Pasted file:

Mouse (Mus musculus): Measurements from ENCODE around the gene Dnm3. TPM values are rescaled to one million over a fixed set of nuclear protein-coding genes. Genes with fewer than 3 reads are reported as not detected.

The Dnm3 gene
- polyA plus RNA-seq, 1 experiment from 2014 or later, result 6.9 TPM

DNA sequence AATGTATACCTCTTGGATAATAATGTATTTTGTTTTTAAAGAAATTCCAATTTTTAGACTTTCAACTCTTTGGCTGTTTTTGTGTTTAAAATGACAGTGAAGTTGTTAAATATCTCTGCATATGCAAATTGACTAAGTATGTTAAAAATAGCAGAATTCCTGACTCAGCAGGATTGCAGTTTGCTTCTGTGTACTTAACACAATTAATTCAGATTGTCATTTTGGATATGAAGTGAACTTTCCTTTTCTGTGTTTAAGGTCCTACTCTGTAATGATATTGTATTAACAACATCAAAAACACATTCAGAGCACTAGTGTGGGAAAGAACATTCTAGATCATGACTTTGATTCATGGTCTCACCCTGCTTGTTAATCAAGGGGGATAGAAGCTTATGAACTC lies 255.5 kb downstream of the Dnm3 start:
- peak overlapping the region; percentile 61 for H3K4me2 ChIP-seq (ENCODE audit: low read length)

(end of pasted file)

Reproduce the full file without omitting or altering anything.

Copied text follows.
Mouse (Mus musculus): Measurements from ENCODE around the gene Dnm3. TPM values are rescaled to one million over a fixed set of nuclear protein-coding genes. Genes with fewer than 3 reads are reported as not detected.

The Dnm3 gene
- polyA plus RNA-seq, 1 experiment from 2014 or later, result 6.9 TPM

DNA sequence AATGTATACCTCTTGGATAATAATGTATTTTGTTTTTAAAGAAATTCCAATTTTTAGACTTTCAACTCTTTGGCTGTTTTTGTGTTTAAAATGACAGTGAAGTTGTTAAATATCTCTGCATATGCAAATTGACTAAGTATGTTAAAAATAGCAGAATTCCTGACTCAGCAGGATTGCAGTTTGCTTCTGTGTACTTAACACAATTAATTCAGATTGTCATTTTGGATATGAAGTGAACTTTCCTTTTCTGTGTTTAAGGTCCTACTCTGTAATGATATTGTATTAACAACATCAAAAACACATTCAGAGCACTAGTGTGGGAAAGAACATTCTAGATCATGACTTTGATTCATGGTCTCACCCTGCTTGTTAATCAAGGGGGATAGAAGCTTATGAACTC lies 255.5 kb downstream of the Dnm3 start:
- peak overlapping the region; percentile 61 for H3K4me2 ChIP-seq (ENCODE audit: low read length)